A loud middle-aged man with a clipboard was stopping pedestrians on Salt Lake’s Main Street to take a survey.
When he asked if I was an American citizen, I said, “Yes.”
When he asked if I was a Mormon, I said, “Yes.”
Then he asked, “Which is more important? America or the Mormon Church?”
His tone was so belligerent that I sensed a trap – but I didn’t know which it would be. If I said “America,” would I be told that Mormons didn’t really believe in God because I honored my country more? If I said “The Church,” would I be told that no Mormon was qualified for public office because we’d all do what the Church told us instead of upholding the Constitution? I couldn’t tell what he was thinking, but I suspected I couldn’t win no matter which I chose.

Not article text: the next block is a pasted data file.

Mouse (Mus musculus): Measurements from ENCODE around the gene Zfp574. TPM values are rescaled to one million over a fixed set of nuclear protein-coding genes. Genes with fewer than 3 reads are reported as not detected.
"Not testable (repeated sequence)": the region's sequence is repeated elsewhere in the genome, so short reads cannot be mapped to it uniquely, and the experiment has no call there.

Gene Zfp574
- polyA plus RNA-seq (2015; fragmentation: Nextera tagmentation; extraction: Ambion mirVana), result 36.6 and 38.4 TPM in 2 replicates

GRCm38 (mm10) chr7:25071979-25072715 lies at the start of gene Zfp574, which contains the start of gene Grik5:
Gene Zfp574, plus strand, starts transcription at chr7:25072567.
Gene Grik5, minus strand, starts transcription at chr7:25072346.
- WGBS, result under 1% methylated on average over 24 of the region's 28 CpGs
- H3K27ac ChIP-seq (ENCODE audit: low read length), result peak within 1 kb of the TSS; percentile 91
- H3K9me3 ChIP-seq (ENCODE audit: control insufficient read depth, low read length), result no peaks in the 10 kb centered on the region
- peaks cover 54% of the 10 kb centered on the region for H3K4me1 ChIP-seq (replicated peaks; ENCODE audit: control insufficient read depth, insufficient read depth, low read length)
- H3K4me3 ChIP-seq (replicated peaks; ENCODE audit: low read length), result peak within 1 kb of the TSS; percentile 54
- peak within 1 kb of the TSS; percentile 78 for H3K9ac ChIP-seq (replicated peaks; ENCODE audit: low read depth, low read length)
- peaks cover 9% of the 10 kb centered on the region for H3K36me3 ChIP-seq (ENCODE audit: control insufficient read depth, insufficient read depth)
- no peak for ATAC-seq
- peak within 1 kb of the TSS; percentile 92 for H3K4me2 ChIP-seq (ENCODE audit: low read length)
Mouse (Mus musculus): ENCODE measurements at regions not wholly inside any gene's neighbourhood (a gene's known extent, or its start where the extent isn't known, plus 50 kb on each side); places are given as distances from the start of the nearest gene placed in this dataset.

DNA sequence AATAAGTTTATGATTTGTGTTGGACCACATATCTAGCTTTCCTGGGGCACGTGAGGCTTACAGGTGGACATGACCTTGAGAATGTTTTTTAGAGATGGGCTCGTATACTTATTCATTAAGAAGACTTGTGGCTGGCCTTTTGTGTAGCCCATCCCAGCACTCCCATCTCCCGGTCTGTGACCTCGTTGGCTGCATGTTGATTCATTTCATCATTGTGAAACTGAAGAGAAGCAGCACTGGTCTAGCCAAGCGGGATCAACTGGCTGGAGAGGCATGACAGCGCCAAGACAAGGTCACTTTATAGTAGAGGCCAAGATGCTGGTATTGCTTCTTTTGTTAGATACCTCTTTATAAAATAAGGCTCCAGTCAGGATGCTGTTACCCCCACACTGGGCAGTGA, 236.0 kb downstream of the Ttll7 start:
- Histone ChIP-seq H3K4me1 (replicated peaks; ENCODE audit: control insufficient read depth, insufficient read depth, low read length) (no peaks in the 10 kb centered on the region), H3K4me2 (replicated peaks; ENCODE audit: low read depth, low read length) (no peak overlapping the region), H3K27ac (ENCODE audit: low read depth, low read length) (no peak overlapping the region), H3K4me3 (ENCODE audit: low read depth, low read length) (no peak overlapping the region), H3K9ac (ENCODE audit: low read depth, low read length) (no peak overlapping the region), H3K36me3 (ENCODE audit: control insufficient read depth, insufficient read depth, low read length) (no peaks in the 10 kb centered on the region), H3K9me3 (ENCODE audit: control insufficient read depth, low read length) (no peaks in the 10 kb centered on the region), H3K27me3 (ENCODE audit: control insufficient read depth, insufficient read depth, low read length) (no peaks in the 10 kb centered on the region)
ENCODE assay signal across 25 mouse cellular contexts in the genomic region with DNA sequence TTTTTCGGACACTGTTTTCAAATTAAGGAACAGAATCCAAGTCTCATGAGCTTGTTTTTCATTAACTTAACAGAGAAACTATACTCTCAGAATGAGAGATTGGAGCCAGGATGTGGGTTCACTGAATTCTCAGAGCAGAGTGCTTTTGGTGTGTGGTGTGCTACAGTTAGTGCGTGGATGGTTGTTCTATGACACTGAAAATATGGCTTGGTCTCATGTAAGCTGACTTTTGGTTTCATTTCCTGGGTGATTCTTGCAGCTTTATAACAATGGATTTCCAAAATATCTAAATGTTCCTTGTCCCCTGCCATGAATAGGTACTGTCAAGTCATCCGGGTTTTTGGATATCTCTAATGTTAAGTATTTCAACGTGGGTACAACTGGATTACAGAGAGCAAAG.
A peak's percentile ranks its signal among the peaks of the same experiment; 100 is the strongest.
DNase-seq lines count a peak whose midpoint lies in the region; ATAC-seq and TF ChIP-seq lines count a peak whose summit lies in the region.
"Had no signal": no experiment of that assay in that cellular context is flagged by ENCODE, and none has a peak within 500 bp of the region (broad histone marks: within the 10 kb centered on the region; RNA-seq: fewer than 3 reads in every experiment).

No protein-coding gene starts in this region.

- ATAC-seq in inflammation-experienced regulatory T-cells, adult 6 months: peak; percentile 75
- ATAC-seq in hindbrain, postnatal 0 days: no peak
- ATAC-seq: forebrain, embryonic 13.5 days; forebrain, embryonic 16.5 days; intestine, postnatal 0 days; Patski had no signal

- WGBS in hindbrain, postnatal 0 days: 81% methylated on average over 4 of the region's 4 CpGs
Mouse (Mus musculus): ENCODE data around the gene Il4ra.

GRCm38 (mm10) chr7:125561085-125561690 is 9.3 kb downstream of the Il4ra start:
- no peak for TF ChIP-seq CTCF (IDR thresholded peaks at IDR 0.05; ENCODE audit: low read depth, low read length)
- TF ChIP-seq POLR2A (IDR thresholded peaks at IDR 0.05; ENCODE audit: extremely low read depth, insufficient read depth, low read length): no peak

So I didn’t choose. I said, “When my mother died, a military honor guard attended her graveside service because she was a veteran of World War II. I didn’t know how tight a schedule the honor guard had, so I asked the captain if he needed to do the flag-folding ritual and the rifle salute first, or could he wait until we had dedicated the grave? He snapped to attention and said, ‘God before country, ma’am!’
“So was the soldier right?” I asked the survey-taker. He opened and closed his mouth a couple of times, but he couldn’t answer. I smiled and moved on.